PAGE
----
Financial Weapons Of Mass Destruction: Top 25 US Banks Have 222 Trillion Dollars Derivatives Exposure

Tyler Durden's picture

Authored by Michael Snyder via The Economic Collapse blog,

The recklessness of the “too big to fail” banks almost doomed them the last time around, but apparently they still haven’t learned from their past mistakes.  Today, the top 25 U.S. banks have 222 trillion dollars of exposure to derivatives.  In other words, the exposure that these banks have to derivatives contracts is approximately equivalent to the gross domestic product of the United States times twelve.  As long as stock prices continue to rise and the U.S. economy stays fairly stable, these extremely risky financial weapons of mass destruction will probably not take down our entire financial system.  But someday another major crisis will inevitably happen, and when that day arrives the devastation that these financial instruments will cause will be absolutely unprecedented.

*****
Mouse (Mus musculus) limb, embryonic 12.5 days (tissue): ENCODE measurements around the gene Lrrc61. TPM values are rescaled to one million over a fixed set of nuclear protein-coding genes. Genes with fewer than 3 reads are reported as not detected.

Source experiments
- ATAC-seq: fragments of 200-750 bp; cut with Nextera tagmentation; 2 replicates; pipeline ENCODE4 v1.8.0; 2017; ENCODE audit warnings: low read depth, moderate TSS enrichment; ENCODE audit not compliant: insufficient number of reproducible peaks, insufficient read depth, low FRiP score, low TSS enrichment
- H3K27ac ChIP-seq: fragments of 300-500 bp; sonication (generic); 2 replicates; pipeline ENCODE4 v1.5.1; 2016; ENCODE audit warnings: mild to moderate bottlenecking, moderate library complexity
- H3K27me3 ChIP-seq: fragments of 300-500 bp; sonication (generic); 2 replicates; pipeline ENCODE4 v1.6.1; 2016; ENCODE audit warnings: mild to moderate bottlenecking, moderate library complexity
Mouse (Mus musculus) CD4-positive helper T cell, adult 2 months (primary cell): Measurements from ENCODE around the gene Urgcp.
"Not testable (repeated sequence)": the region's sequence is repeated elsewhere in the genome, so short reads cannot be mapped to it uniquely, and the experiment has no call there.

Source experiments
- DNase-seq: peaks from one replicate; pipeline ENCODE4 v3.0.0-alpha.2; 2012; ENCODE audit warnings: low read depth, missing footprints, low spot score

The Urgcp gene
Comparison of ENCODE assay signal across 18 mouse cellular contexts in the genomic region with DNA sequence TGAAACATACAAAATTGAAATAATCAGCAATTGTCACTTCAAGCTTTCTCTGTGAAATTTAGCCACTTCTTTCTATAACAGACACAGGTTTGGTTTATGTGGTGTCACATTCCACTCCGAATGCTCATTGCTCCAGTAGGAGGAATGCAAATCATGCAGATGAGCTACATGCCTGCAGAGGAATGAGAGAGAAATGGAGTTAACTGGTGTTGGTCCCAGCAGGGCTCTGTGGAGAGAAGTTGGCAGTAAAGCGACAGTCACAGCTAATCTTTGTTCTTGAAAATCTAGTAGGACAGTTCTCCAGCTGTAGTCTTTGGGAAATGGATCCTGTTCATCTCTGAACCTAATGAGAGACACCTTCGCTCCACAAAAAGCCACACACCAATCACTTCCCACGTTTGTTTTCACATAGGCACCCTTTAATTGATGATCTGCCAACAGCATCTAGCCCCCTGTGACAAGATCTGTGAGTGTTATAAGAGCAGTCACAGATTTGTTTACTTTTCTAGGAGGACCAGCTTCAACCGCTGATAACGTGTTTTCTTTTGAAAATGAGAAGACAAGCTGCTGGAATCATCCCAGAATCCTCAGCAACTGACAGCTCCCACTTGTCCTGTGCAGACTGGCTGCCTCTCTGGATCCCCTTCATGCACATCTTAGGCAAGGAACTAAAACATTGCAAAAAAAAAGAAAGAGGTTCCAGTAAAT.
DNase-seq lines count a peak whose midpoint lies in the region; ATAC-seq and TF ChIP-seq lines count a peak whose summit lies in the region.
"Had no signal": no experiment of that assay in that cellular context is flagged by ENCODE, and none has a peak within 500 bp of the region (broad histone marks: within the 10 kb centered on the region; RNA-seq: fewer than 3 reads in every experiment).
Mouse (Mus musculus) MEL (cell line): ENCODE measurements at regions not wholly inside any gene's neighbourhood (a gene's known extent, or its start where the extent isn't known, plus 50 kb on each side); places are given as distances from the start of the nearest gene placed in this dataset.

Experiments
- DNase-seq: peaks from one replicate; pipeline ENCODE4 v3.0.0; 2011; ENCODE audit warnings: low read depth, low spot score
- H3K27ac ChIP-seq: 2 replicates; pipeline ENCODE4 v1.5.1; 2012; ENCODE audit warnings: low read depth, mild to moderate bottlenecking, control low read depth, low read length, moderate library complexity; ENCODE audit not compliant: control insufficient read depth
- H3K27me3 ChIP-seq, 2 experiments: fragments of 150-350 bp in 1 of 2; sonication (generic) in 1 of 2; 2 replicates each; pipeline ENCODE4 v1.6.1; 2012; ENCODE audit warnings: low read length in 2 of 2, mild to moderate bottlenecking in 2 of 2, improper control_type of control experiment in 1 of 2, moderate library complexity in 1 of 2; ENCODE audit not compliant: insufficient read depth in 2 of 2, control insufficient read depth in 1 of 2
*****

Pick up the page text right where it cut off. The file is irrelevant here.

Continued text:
During the great financial crisis of 2008, derivatives played a starring role, and U.S. taxpayers were forced to step in and bail out companies such as AIG that were on the verge of collapse because the risks that they took were just too great.

But now it is happening again, and nobody is really talking very much about it.  In a desperate search for higher profits, all of the “too big to fail” banks are gambling like crazy, and at some point a lot of these bets are going to go really bad.  The following numbers regarding exposure to derivatives contracts come directly from the OCC’s most recent quarterly report (see Table 2), and as you can see the level of recklessness that we are currently witnessing is more than just a little bit alarming…


Total Assets: $1,792,077,000,000 (slightly less than 1.8 trillion dollars)

Total Exposure To Derivatives: $47,092,584,000,000 (more than 47 trillion dollars)

JPMorgan Chase

Total Assets: $2,490,972,000,000 (just under 2.5 trillion dollars)

Total Exposure To Derivatives: $46,992,293,000,000 (nearly 47 trillion dollars)

Goldman Sachs

Total Assets: $860,185,000,000 (less than a trillion dollars)

Total Exposure To Derivatives: $41,227,878,000,000 (more than 41 trillion dollars)

Bank Of America

Total Assets: $2,189,266,000,000 (a little bit more than 2.1 trillion dollars)

Total Exposure To Derivatives: $33,132,582,000,000 (more than 33 trillion dollars)

Morgan Stanley

Total Assets: $814,949,000,000 (less than a trillion dollars)

Total Exposure To Derivatives: $28,569,553,000,000 (more than 28 trillion dollars)

Wells Fargo

Total Assets: $1,930,115,000,000 (more than 1.9 trillion dollars)

Total Exposure To Derivatives: $7,098,952,000,000 (more than 7 trillion dollars)